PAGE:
• Treatment: Prophylactic treatment, e.g. with low molecular weight heparin may be indicated when there are additional risk factors for deep vein thrombosis.[3]

Serious fetal problems

The following problems occur in the fetus or placenta, but may have serious consequences on the mother as well.

Ectopic pregnancy (implantation of the embryo outside the uterus)

  • Caused by: Unknown, but risk factors include smoking, advanced maternal age, and prior damage to the Fallopian tubes.
  • Treatment: If there is no spontaneous resolution, the pregnancy must be aborted either surgically or by the drug methotrexate.

Placental abruption (separation of the placenta from the uterus)

  • Caused by: Various causes; risk factors include maternal hypertension, trauma, and drug use.
  • Treatment: Immediate delivery if the fetus is mature (36 weeks or older), or if a younger fetus or the mother is in distress. In less severe cases with immature fetuses, the situation may be monitored in hospital, with treatment if necessary.

Multiple pregnancies

Multiples may become monochorionic, sharing the same chorion, with resultant risk of twin-to-twin transfusion syndrome. Monochorionic multiples may even become monoamniotic, sharing the same amniotic sac, resulting in risk of umbilical cord compression and entanglement. In very rare cases, there may be conjoined twins, possibly impairing function of internal organs.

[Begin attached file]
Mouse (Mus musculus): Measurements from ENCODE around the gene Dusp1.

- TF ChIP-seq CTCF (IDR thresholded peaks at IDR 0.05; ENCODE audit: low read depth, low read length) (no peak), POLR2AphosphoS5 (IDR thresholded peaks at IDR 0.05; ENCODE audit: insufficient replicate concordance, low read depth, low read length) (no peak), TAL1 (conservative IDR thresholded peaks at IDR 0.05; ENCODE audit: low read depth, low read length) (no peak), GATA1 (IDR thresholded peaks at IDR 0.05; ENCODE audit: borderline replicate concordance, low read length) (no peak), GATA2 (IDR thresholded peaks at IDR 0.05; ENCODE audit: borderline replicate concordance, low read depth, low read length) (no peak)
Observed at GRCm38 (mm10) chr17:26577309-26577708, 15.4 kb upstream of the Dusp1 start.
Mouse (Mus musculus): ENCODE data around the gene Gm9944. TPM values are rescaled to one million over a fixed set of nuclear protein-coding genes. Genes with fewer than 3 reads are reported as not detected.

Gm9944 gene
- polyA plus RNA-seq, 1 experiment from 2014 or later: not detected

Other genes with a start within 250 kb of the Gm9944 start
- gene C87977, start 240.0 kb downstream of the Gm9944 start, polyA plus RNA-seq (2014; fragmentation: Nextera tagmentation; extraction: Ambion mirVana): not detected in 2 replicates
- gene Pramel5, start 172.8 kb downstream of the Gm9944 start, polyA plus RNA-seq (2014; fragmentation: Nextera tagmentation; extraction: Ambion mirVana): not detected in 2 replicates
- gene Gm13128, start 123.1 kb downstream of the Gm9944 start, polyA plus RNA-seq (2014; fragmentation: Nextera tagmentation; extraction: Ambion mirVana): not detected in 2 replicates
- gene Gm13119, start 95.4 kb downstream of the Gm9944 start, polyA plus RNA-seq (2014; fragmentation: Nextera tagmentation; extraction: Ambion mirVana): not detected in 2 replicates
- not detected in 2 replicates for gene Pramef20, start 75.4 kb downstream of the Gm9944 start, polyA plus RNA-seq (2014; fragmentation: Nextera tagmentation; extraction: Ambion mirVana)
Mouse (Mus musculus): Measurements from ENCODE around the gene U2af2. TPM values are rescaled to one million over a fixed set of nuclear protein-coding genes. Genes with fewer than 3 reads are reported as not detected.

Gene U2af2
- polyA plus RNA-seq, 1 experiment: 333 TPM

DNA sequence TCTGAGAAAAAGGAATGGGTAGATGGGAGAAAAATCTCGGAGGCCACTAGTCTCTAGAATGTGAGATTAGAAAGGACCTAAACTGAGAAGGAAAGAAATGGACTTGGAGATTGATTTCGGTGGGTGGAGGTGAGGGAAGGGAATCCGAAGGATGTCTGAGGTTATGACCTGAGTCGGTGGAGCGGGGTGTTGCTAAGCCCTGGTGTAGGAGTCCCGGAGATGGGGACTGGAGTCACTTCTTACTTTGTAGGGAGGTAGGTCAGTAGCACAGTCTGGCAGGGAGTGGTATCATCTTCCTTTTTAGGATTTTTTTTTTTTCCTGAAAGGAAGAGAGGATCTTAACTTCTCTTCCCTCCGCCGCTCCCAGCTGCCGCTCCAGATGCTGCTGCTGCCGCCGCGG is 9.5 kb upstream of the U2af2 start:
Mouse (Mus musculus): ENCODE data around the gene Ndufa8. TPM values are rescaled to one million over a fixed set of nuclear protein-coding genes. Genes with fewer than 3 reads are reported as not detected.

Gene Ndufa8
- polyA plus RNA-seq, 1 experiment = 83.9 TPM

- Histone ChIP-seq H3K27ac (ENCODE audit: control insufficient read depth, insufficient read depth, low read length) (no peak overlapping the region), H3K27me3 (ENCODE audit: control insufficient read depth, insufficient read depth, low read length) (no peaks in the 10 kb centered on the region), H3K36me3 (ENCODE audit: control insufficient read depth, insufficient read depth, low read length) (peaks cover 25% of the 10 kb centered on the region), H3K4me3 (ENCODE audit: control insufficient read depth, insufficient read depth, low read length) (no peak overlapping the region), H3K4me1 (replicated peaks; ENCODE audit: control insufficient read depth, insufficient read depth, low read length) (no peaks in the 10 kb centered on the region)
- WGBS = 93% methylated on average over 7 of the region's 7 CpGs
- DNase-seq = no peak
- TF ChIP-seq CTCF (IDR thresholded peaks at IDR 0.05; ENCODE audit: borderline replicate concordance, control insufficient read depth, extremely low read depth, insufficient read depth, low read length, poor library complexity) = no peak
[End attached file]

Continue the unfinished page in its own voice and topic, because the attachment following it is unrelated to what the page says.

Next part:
See also

Extra Links


  1. ^ Mondelli,M.; Rossi,S.; Monti,E.; Aprile,I.; Caliandro,P.; Pazzaglia,C.; Romano,C.; Padua,L. (2007) Long term follow-up of carpal tunnel syndrome during pregnancy: a cohort study and review of the literature. Electromyogr Clin Neurophysiol. 2007 Sep;47(6):259-71.
  2. ^
  3. ^ a b Venös tromboembolism (VTE) - Guidelines for treatment in C counties. Bengt Wahlström, Emergency department, Uppsala Academic Hospital. January 2008